Stacked off-white, brown, and black sweaters. On top of them is a letter sign that says "quality, not quantity."

If you’re going for the eco-friendly tiny living route, consider the materials in your collection. Responsibly sourced organic cotton, linen, and hemp apparel are highly popular for their sustainability. Compared to other fabrics, they are breathable and versatile for all seasons. Recycled and upcycled cotton items are also viable ways to keep used material out of landfills.

Make your own Rules

There is no rulebook for cultivating your own stylish capsule wardrobe, so choose what makes you feel good! Every person’s capsule looks different and fits their unique lifestyle. If you work 8-5 in an office with a professional dress code, your capsule may look different from one belonging to a full-time college student.

What does a capsule closet consist of?

A white clothing rack with six items hanging from it, evenly spaced. The items are two white shirts, a white and black shirt, and three dark jackets. A cat sits on the windowsill behind the clothing rack.

A basic example of a capsule wardrobe might include:3-5 neutral t-shirts and tank tops, 3 business professional shirts, a sweater or two, a professional blazer, a pair of slacks and 1-2 jeans, two pairs of shorts or capris, one or two monochrome dresses or jumpers, and one or two skirts. Shoe choices may include a pair of sneakers, sandals, and/or boots, and one pair of professional heels or flats. For additional layers and accessorizing, you might include two jackets, a cardigan, one or two scarves and/or hats, two or three necklaces, two sets of earrings, and finally, one or two bracelets and handbags.

If you’re feeling lost in the process of curating your first capsule wardrobe, there are several outfit organizer apps such as Stylebook, Smart Closet, and Pureple that can help.

How to Maintain a Capsule Closet

The cardinal rule of capsule closets is, of course, no excessive buying! The best way to maintain a capsule wardrobe is to only buy new items when your current ones are damaged or no longer fit appropriately. The piece may then be responsibly recycled (or upcycled!) and replaced. Individuals should routinely assess their capsule wardrobe to ensure their items are still in-style, fitting well, and worn frequently.

Five-Star Benefits

Pull-out closet underneath stairs.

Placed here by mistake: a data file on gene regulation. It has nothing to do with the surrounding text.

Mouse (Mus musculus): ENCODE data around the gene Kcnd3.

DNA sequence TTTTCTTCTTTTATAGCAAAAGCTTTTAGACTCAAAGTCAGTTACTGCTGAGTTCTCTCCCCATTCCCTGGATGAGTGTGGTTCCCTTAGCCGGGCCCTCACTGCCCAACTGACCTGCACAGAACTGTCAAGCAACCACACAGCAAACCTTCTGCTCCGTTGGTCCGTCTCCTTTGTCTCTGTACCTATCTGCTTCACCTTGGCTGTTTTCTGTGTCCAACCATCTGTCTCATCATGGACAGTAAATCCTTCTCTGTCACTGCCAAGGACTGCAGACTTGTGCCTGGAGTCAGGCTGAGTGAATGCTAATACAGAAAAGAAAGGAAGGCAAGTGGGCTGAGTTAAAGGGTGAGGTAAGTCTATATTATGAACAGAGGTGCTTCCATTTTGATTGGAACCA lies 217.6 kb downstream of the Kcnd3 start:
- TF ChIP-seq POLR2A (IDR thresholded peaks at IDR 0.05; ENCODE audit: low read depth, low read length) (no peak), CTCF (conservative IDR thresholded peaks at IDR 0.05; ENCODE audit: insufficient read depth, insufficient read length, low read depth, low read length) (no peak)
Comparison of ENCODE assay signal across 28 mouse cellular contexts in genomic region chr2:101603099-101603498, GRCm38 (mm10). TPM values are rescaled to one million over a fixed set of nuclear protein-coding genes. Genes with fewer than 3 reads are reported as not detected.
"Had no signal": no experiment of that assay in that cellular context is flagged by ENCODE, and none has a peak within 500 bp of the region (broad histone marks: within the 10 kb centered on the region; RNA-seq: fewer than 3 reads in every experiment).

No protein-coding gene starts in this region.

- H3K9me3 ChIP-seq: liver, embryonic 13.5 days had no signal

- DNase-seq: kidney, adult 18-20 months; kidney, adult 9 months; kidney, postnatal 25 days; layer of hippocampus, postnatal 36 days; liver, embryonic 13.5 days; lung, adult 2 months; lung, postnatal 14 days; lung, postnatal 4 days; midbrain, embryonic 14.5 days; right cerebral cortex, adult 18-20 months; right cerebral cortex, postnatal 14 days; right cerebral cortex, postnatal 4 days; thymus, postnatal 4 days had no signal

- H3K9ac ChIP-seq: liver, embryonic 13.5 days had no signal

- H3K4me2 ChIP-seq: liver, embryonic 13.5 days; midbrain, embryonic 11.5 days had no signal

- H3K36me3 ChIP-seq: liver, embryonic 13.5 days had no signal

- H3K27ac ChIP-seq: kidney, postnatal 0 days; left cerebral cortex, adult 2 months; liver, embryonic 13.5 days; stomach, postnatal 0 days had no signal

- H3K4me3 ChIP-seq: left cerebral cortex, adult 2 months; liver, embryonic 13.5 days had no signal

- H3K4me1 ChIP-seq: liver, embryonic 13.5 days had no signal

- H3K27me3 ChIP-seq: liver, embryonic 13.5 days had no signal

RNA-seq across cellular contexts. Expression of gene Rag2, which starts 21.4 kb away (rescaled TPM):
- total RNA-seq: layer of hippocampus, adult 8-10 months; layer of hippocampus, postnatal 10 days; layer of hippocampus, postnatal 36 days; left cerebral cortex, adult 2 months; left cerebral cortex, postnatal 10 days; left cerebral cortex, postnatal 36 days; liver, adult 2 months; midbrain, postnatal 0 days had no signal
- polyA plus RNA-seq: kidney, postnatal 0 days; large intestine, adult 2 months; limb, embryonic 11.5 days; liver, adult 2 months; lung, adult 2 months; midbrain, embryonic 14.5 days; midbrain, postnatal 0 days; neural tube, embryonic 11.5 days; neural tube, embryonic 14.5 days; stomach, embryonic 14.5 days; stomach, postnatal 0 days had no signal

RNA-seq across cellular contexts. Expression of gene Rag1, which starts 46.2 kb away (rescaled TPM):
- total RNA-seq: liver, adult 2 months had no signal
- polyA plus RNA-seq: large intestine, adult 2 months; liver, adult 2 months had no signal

Maximize Space

The perfect tiny home usually comes with an oh-so-cute tiny closet! Cramming a colossal collection of clothes into a tight space does not serve anyone. A capsule closet is perfect for keeping the space open, airy, and free of clutter. Keeping the closet tidy and breathable also reduces stress and supports healthy habits. By ridding your closet of fast fashion and the latest fads, you will free up space for sustainable items that will last for years.

Minimize Decision Fatigue

We make so many decisions in one day that it can be physically and mentally exhausting to add just one more: what to wear. By capping the number of dressing combinations, people are often less stressed about picking out the perfect outfit for any occasion. Also, knowing the options in your closet makes laundry schedules easier to plan.

Save Money and Time

Capsule closets not only save time in decision-making, but also money. By keeping a close eye on their wardrobe count, you can manage your spending more wisely and refrain from extravagant purchases. The impulse buys that seem irresistible in the store will be required to fit into your preset capsule criteria.

Most people who get into the habit of utilizing a capsule closet find that it affects their spending positively. They are often more critical in their clothing choices and only spend money on items that they love and enjoy wearing.

Tiny House with a Tiny Wardrobe

A capsule closet maximizes space, reduces clutter, and prevents unnecessary stress. They also promote sustainability and are a great way for anyone to set the tone for a minimalist lifestyle.

About the Author, Melanie Theriault

Melanie Theriault is a writer, counselor, and lifelong learner. She holds a B.A. in Sociology from Southwestern University, where she discovered her passion for fostering human connection through storytelling.